Tell people that you feel tired after blending wine all day and inevitably they roll their eyes and wonder why anyone could complain about such a job, never mind be paid for it! It would be churlish to expect sympathy but blending wine often happens in the cold months that follow the vintage and standing in draughty cellars tasting young wine that is still a little grumpy following the rigours of fermentation, is not the same as sitting at the dinner table sharing a glass with your beloved. But as I said, I’m not expecting sympathy…
Occasionally when you blend, each component part of the wine feels so complete that there is literally nothing to do other than smile and look knowingly at those fortunate to be tasting with you; that is where we are at with the 2020 Immortelle. Seven vintages have passed since Liam (Master of Wine & Owner of Red & White) decided to fulfil his dream of making his own wine in this strikingly arresting part of the Roussillon. In my opinion this, the seventh, is the best yet, balancing the richness of the fruit, the heft of the tannins and the vigour and vitality provided by the acid line to deliver a wine that is both refined and cosseting.
On leaving the Roussillon, we drove north into the Languedoc and the highest slopes of the Minervois where our principal task was to fine-tune a new rosé called le Colibri (the hummingbird), that will sit alongside two of our range’s best sellers: le Lievre (the hare) and l’Abeille (the bee). It’s not just about getting the right blend of fruit and acid but also about texture and length. It also needs to have the guts to perform well over 12 months as it is no good being brilliant now if it becomes a flaccid shadow of its former self once in bottle. In the end we found that a blend of our two favourites, one with oodles of crunchy red fruit and the other whose metaphorical silhouette was a little more curvaceous and alluring, ensured that between them we had the verve we needed to provide a rosé’s call to be refreshing but not at the expense of a little softness to woo the crowd.
Following our trip to the Minervois, our next mission was a rendezvous with Picpoul. During the last fifteen years, Picpoul has seen its popularity soar as people began to realise that this little known southern French variety, served fridge cold on almost any night of the year, has the ability to improves one’s mood immeasurably. Grown in the fields that overlook the Bassin de Thau, a huge sea lagoon dedicated to the production of oysters and mussels, this is the seafood wine of the south of France. If I had a criticism of the appellation in which Picpoul sits (Picpoul de Pinet AOP), it is simply that the style of Picpoul we all recognise has been so extraordinarily successful that it appears to have stymied any attempt to be innovative in its production. Well we have always wanted to push and improve every wine in which we are involved, and the latest demonstration of that desire will appear in our Département range (it will be number 34), in late Spring of 2022, a new, revelatory Picpoul of astonishing complexity and rarity.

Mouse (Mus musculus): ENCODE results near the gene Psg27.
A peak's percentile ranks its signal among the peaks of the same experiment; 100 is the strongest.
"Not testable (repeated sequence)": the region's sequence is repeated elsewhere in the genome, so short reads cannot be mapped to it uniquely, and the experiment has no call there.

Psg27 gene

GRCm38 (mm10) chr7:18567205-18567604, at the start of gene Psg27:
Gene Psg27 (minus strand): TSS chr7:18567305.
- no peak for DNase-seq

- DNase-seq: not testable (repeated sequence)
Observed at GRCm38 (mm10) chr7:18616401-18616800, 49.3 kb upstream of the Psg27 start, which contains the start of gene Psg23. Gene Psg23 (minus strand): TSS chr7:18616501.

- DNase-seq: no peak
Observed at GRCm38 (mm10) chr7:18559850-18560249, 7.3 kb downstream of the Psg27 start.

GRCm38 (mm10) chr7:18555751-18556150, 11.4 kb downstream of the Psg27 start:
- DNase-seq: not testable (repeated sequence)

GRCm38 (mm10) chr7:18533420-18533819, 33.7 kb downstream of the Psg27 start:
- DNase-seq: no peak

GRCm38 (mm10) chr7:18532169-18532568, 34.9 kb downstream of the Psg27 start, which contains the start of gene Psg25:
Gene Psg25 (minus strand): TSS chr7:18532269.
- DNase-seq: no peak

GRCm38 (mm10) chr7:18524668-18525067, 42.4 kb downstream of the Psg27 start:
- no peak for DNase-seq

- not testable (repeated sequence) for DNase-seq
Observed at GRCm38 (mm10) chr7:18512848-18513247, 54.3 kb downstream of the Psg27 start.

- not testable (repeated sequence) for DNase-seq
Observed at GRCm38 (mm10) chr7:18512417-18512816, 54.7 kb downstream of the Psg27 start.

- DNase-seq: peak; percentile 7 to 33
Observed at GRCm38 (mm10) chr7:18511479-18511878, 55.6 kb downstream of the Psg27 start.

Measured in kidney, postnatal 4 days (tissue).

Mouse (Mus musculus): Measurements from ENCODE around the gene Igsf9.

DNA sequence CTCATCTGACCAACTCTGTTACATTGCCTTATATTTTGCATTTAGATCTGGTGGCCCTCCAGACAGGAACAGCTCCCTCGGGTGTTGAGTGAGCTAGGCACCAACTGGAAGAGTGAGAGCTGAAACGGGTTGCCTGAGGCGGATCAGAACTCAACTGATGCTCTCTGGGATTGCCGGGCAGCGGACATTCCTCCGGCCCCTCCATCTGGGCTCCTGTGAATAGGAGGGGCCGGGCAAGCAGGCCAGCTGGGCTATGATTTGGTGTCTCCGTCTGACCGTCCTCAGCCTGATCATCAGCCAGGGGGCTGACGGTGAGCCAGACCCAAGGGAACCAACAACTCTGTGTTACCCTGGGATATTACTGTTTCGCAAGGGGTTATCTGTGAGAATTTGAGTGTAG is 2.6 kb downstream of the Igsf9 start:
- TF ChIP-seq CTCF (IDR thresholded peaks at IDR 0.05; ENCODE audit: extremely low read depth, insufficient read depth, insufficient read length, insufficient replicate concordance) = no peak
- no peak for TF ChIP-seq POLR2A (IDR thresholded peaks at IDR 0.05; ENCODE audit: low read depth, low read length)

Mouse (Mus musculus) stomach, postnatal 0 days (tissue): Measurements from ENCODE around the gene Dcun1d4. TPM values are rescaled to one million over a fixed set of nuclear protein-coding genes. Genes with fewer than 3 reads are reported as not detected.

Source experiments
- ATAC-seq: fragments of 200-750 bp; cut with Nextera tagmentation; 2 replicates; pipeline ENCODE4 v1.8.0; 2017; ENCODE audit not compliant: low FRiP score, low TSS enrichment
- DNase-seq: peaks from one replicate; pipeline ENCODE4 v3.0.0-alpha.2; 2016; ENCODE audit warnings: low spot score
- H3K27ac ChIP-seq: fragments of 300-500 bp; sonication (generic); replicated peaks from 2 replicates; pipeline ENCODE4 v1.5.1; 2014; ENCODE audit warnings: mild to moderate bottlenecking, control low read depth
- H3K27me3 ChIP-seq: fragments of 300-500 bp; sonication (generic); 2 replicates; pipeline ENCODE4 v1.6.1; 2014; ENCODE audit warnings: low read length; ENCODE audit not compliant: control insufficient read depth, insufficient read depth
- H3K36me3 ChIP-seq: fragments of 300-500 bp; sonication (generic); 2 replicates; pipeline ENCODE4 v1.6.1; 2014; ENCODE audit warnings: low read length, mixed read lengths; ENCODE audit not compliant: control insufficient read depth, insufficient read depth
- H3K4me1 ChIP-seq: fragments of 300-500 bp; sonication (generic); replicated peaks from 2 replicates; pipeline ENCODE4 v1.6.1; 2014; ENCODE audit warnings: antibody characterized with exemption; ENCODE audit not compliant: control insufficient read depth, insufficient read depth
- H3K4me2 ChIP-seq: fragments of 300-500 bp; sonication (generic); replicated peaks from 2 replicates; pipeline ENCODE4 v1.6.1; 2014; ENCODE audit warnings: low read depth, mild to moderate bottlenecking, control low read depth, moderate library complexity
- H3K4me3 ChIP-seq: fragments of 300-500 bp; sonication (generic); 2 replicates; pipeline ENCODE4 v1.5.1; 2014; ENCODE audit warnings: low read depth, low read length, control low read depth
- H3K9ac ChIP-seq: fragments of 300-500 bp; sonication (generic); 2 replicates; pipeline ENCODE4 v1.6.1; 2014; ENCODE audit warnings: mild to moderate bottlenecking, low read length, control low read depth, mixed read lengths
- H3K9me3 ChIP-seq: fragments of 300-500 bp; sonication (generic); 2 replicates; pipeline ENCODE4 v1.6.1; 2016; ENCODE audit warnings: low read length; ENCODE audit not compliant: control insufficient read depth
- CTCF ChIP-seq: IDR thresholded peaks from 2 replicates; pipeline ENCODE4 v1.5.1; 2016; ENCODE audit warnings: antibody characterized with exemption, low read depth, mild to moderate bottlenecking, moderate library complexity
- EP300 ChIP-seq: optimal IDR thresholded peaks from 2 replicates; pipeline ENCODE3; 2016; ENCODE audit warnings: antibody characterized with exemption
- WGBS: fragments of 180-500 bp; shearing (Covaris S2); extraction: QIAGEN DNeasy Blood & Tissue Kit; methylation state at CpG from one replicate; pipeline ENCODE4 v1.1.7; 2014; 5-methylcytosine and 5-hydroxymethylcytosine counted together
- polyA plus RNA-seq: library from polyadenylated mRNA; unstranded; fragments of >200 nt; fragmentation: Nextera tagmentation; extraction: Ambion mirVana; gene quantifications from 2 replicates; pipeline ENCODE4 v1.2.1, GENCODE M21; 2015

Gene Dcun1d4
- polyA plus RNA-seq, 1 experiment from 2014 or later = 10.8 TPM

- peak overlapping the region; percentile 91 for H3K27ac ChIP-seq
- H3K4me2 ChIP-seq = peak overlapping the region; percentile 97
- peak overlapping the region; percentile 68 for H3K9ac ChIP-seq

Heading east, we eventually arrived at the crinkled hills, still blackened in part from the ravages of the summer fires, that sit above Saint Tropez in the Côte d’Azur. Our task was to blend our flagship rosé: Maïa. Everybody (or certainly nobody has ever said otherwise) appears to love Maïa, and with adoration comes a certain amount of pressure to ensure we don’t bugger it up when the time comes for this year’s blend to be conceived. Of course, the varietal mix stays roughly the same with the backbone provided by the red-fruited ebullience of Cinsault whilst Grenache adds interest through its delivery of a herbal twist and palate depth. Maïa 2021 continues in the same vein as previous vintages, delivering a Provencal rosé that not only looks the part, but more importantly tastes like it belongs to the small band of wines that represent the very best that this region has to offer.
I’m not sure that when drinking these brilliant wines that you will be inclined to spare a thought for the cold toes and bones that were endured whilst they were being assembled, but I can live with that. All I really hope is that our enthusiasm and love for this part of France manages to be echoed in the glass in front of you, if so any minor discomfort of mine will be as pale in significance as the strawberry hued reflections in a glass of Maïa. Cheers!
Written by Mark Pygott MW